Someone recently wrote in ...
Someone recently wrote in about the poor chances of Invasion
getting a second season. That would sadden me (I like the show), but I have wondered where it would even go for a second or third season. Some shows seem to be able to keep it fresh and fun for years, and others burn themselves out quickly. I know networks want shows that keep making money year after year, but do you think they might keep the "Arrgh, they canceled my show!" viewers happier if sometimes they released a show that was only meant
to have one season? Some stories are too big for cinema, but they're not long enough to last five or six seasons. Sometimes one season is just about right. (I got this idea from animé, in which stand-alone 26-episode stories are very common.)Answer:
We'll see how this plays out when the networks experiment this summer and into next season with the telenovela format (on My Network TV), which (from what I understand) tells closed-ended soap-opera stories in season-long formats. I totally get where David is coming from. Some shows no doubt would be better off if the whole intent were to tell a story within the confines of a season (just think how much stronger Twin Peaks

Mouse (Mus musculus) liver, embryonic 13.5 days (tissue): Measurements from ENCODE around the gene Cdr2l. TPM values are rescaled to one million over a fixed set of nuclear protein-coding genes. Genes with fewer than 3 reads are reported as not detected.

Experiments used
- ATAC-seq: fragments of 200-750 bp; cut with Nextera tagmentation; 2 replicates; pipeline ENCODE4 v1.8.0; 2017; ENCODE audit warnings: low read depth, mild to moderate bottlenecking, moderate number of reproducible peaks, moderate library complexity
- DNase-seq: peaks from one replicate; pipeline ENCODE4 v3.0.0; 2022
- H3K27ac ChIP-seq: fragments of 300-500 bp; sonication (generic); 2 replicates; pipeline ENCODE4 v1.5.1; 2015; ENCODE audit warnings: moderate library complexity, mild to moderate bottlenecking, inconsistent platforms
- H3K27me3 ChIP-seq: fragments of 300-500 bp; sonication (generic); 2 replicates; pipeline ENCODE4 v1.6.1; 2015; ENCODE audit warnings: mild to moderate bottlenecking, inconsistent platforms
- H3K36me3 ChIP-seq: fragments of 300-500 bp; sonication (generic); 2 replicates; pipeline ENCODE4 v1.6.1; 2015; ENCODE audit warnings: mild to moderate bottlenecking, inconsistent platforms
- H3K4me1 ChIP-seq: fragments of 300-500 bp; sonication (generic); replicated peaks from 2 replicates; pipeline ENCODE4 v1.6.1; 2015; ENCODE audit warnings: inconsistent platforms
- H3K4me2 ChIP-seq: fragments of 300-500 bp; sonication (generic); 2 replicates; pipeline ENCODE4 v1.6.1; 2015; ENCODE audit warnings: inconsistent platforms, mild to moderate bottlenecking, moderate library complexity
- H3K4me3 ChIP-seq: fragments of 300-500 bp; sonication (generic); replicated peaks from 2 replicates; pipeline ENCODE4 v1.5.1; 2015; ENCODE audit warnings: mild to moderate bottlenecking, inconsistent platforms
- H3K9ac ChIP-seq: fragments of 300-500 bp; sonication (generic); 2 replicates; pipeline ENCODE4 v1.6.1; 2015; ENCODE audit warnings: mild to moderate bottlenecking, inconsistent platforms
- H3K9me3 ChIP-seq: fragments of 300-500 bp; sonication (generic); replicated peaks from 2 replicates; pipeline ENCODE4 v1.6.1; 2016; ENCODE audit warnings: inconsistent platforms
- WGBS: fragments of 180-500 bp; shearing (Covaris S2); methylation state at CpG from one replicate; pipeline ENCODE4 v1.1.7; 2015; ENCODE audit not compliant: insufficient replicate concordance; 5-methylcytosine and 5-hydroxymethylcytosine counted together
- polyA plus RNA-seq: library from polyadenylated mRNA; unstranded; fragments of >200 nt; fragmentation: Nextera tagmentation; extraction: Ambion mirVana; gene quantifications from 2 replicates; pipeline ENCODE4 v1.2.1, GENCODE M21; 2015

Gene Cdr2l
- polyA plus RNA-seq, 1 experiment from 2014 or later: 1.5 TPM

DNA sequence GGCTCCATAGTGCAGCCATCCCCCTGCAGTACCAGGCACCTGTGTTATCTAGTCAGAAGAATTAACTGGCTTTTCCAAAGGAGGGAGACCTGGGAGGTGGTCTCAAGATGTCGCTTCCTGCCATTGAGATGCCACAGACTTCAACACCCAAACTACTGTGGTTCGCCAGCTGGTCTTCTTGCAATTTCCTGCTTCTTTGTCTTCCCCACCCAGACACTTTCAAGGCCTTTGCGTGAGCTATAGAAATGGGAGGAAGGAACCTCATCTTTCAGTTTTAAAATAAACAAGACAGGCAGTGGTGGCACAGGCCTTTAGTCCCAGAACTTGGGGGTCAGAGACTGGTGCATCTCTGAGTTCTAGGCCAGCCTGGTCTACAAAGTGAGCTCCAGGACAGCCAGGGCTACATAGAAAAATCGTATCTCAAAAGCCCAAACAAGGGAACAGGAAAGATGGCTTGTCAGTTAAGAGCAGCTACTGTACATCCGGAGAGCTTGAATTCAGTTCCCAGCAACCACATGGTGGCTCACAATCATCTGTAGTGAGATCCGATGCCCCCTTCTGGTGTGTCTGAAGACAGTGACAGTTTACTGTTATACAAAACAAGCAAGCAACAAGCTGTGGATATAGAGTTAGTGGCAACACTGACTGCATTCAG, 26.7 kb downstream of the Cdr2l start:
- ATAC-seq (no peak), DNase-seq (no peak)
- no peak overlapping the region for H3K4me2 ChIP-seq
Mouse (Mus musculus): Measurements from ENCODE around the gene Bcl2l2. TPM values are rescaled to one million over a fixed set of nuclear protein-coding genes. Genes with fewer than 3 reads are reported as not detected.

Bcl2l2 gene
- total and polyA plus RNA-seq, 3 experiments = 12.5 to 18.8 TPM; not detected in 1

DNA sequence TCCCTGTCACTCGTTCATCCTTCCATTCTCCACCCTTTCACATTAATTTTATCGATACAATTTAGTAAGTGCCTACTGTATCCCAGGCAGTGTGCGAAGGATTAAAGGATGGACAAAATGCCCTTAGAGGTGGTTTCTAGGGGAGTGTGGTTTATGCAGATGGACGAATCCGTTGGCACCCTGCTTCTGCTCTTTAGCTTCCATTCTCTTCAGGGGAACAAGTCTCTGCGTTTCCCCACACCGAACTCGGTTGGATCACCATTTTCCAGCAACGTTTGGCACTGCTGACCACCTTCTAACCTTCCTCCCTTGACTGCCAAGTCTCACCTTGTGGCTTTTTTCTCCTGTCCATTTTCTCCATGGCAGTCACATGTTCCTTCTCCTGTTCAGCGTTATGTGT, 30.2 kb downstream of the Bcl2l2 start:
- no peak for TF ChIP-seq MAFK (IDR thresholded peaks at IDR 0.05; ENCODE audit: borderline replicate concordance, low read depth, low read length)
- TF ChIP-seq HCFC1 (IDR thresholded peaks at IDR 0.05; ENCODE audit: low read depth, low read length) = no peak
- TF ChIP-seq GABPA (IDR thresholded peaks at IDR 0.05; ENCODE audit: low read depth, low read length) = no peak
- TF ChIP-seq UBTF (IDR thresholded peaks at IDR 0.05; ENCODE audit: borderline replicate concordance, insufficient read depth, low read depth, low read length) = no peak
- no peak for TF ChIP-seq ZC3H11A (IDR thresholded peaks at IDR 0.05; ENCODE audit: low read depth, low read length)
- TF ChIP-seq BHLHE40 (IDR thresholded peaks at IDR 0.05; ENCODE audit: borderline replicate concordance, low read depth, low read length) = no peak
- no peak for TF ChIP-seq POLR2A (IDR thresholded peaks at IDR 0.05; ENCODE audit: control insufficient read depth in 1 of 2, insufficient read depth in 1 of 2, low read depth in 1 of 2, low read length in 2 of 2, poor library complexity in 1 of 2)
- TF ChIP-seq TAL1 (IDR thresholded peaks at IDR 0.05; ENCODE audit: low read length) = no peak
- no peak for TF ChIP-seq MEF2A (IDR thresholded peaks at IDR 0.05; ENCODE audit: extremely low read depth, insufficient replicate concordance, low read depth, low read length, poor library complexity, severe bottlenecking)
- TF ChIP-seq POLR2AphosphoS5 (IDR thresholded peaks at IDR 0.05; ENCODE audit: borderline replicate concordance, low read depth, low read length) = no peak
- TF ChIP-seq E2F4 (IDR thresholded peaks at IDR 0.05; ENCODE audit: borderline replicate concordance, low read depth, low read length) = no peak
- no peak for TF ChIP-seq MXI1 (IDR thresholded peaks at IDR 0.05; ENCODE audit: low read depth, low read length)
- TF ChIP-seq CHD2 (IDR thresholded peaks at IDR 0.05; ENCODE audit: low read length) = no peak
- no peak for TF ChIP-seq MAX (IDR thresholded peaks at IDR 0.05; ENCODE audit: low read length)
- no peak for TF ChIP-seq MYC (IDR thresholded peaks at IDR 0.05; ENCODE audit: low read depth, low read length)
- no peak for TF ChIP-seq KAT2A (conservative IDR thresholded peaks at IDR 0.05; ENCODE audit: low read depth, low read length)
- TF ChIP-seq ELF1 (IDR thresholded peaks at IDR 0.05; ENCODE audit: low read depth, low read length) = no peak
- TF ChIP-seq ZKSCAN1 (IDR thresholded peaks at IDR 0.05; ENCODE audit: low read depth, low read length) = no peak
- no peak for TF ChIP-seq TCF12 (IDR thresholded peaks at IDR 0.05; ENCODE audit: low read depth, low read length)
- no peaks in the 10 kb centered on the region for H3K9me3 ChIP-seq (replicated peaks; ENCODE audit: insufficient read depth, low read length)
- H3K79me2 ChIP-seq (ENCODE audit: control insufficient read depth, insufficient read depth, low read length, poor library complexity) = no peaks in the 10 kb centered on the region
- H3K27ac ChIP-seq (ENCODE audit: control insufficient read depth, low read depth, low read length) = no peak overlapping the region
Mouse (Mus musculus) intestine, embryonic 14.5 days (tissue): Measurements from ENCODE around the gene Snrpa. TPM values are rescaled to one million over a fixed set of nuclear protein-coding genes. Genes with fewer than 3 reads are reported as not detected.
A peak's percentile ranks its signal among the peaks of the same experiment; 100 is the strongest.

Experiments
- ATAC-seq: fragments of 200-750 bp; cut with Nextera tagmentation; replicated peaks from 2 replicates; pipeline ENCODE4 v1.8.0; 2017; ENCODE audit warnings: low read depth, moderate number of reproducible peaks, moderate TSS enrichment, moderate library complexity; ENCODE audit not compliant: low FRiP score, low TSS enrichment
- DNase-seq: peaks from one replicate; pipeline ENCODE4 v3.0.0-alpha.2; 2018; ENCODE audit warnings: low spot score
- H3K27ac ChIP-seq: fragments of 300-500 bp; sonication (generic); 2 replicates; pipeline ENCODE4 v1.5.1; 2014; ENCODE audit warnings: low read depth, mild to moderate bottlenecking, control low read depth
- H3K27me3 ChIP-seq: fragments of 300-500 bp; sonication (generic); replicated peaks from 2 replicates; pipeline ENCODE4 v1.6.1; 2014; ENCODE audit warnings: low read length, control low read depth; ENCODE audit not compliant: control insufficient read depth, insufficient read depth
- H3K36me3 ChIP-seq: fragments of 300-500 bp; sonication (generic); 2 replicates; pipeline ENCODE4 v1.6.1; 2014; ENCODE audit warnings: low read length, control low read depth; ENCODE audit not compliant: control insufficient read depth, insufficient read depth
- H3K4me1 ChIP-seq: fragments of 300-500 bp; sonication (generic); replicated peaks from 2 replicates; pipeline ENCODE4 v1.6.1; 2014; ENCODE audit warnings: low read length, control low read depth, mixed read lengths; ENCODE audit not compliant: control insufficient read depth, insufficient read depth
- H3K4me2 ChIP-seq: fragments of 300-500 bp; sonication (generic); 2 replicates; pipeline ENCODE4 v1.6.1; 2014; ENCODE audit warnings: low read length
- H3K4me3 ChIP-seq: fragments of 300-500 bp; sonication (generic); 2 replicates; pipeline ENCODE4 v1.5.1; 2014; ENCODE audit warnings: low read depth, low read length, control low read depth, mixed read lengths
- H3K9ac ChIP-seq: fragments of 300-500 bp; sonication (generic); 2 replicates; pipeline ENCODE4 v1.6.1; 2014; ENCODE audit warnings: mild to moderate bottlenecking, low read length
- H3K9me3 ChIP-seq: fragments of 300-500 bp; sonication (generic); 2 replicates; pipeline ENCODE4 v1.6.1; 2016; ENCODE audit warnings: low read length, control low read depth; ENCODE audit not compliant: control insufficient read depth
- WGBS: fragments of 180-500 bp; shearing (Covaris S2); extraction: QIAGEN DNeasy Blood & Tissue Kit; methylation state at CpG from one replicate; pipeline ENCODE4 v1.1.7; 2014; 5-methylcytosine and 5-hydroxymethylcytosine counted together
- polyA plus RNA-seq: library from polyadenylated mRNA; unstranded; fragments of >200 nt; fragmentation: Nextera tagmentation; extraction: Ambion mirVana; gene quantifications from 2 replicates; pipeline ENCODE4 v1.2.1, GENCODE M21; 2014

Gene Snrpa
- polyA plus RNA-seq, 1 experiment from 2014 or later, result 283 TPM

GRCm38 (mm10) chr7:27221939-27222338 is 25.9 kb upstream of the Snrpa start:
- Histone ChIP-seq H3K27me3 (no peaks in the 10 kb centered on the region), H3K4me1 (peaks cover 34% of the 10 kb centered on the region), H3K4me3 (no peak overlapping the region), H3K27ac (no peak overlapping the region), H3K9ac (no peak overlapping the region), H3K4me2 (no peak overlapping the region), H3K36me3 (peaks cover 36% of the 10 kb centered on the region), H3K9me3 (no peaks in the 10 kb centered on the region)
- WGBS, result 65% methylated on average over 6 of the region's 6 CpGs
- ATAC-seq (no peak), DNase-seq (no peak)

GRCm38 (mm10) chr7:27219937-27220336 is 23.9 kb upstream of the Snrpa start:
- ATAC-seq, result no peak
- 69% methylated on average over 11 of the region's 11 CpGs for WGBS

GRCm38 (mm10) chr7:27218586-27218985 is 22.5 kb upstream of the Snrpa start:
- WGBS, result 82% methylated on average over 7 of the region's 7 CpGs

' reputation would be if it had stopped with the reveal of who killed Laura Palmer). Unfortunately, as I've said before, network TV works on a different financial model, one that looks toward the syndication of multiple seasons' worth of episodes to cover the staggering cost of weekly series production (not sure that DVD revenues of a single season of Invasion
would justify the expense to the studio). But creatively speaking, I would love to see someone try. (Arguably, Reunion
attempted just such a thing, with a murder-mystery arc that would have been resolved at the end of the season. And we all know what happened there.)